In July 2015, Golden State traded him to Boston. Lee was waived in February 2016 and finished the season in Dallas.

So what is Lee going to do next?

"I either wanted to be in a situation where I was on a team that could be a contender -- which once again as you know limits it to maybe six teams if we're being generous -- or a team where I could play significant enough minutes to really be worth coming back and to feel like I was doing something meaningful.

"And while I had a couple opportunities, that criteria wasn't really filled. And at the same time, I actually got a call from a couple of my very good friends that I met while I was a Golden State Warrior -- that run an unbelievable venture capital firm and are doing incredible things in the Bay -- and offered to have me come work for them and have some very exciting things that could happen in the future.

"When the offers didn't come in the way that I wanted them to -- although I could go be someone's fourth big man on a team that's gonna win 30 games -- I decided to roll the dice and to try something new and I'm really excited about my decision."

Lee's new venture will have him flying back and forth between New York and the Bay Area.

So it's quite possible that Warriors fans will bump into Lee at some point soon...

Drew Shiller is the co-host of Warriors Outsiders. Follow him on Twitter @DrewShiller

Gameday: Kevin Durant's Oklahoma City return Part 2


Gameday: Kevin Durant's Oklahoma City return Part 2

Programming note: Warriors-Thunder coverage begins on NBC Sports Bay Area at 4 p.m. with Pregame Live and is streaming live right here.

The Warriors will have Kevin Durant back Wednesday when they conclude a four-game road trip with a game against the Oklahoma City Thunder at Chesapeake Energy Arena.

Coverage on NBC Sports Bay Area begins at 4 p.m., with tipoff scheduled for 5:05.

The Warriors (13-4) recovered from a loss at Boston last Thursday to sweep a back-to-back set at Philadelphia and Brooklyn over the weekend. Durant missed the game against the Nets but returned to practice Tuesday in New York and was upgraded to probable Wednesday morning in Oklahoma City.

The Thunder (7-9) underwent a drastic makeover last summer, adding perennial All-Stars Carmelo Anthony and Paul George, and are having a tough time adjusting to the reshaped roster.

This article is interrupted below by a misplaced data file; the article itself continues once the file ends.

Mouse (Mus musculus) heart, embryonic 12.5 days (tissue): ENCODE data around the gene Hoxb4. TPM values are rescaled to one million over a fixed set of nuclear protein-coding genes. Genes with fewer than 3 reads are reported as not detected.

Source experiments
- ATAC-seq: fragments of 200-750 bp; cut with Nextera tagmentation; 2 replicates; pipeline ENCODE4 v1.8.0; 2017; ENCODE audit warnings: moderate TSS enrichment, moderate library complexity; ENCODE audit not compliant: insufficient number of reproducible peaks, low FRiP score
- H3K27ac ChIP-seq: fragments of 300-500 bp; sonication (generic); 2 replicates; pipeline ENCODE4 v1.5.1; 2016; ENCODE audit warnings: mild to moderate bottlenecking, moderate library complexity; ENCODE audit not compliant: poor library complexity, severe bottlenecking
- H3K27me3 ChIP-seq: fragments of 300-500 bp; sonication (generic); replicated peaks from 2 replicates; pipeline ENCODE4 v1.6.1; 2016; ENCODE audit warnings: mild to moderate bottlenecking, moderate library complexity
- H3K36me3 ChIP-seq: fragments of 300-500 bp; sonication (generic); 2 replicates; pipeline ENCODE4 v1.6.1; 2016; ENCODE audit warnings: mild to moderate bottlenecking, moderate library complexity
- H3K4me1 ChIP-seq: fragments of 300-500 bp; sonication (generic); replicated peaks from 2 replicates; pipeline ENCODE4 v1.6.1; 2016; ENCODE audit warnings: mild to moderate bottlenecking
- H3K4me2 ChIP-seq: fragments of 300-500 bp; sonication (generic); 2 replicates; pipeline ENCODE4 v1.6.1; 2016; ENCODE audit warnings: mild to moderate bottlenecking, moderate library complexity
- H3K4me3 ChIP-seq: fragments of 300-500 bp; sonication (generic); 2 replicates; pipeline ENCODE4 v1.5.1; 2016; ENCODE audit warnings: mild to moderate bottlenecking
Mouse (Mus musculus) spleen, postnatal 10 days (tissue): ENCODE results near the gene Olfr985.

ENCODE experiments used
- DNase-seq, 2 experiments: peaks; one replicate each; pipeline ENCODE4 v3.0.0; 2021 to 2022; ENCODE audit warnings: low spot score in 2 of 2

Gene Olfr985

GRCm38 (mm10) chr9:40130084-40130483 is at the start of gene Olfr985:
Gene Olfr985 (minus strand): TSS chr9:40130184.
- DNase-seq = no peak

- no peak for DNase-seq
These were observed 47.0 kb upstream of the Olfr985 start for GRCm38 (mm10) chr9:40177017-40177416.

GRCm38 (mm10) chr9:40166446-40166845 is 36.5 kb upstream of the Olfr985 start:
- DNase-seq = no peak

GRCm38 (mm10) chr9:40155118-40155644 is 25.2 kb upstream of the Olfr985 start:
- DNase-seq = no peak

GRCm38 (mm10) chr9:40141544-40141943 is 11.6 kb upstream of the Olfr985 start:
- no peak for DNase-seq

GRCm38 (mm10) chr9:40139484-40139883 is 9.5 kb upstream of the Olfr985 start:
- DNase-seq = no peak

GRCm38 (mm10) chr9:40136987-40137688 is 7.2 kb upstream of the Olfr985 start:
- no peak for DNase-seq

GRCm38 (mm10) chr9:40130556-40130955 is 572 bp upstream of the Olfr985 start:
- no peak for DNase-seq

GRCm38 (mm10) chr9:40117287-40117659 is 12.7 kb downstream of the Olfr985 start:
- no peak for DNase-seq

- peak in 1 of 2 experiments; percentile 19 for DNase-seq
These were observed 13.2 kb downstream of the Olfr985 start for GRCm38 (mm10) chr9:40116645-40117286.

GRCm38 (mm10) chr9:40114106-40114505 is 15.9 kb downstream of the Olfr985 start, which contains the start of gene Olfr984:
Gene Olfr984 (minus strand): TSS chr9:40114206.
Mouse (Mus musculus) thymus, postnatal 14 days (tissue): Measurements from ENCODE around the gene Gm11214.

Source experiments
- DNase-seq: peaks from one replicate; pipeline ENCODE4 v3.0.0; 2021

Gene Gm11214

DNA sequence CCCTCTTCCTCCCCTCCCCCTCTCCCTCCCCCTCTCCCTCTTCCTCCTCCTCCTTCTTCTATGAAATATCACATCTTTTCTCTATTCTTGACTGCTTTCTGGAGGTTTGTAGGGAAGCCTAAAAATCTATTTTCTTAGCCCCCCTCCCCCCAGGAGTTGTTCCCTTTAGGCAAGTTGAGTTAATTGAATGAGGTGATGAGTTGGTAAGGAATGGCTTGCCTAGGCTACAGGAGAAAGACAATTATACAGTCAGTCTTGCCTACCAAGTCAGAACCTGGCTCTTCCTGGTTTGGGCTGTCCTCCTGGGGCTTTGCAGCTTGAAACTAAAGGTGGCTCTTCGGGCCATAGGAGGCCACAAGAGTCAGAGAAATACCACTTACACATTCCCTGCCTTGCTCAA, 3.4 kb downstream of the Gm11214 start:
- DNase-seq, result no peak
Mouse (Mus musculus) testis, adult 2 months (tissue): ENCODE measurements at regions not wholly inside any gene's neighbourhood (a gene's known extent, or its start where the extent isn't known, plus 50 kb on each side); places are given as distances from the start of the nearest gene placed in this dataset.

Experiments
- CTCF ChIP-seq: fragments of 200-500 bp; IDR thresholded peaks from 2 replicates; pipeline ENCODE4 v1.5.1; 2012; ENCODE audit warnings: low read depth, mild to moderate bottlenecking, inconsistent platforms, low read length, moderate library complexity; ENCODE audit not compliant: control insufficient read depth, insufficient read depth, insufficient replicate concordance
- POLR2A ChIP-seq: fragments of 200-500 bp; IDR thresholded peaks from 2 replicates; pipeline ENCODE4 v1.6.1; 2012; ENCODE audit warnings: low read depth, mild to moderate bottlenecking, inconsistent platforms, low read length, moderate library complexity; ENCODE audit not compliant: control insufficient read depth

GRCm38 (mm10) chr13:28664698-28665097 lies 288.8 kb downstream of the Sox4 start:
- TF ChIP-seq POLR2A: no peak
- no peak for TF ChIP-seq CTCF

Warriors by 5.5


Klay Thompson and Stephen Curry vs. Russell Westbrook. Even with the new acquisitions in OKC, Westbrook remains the engine behind this team. He still takes the most shots (despite a 39.4 FG percentage) and he leads in rebounds and assists. The key to beating the OKC last season was keeping him in check. The same applies so far this season. Expect Curry and Thompson to be tag-team partners on defense.


Warriors: F Kevin Durant (L ankle sprain) is listed as probable. C Damian Jones is on assignment with the G-League Santa Cruz Warriors.

Thunder: No injuries listed.


Warriors 9-1, Thunder 4-6.


Monty McCutchen, Karl Lane and Kevin Scott.


The Warriors swept all four games last season and have won the last seven regular-season meetings. They have won the last three in Oklahoma City. The teams met in the 2016 Western Conference Finals, with the Warriors prevailing in seven games.


WATCH THE GIVEAWAYS: The Warriors commit an average of 16.8 turnovers per game, worse than all but two teams. That is an area the Thunder are capable of exploiting. OKC is third in defensive rating and, moreover, leads the NBA in steals and deflections while being tied for the lead in loose balls recovered. Above all, the Thunder are tops in the league in forcing turnovers (17.6 per game) and creating points off them at 20.9 per game.

KD vs. PG: For a number of seasons, George in Indiana was to the Eastern Conference what Durant was to the West in OKC. Each can play either forward position, each handles the ball well, each plays both ends and each was his team’s biggest star. They’re in different places now, but the pride levels won’t change. Each will want to reign over the other. This matchup will be fun to watch.

BURYING THE HABIT: The Warriors have continued their dangerous tendency to either fall behind and be forced to generate a comeback or build a lead only to give most of it, if not all of it, back their opponent. Will OKC and its high-profile roster, as well as Durant’s longtime connection to the franchise, be enough for the Warriors to remain focused for the duration? In their favor: the Thunder are 0-8 in games decided by eight or fewer points.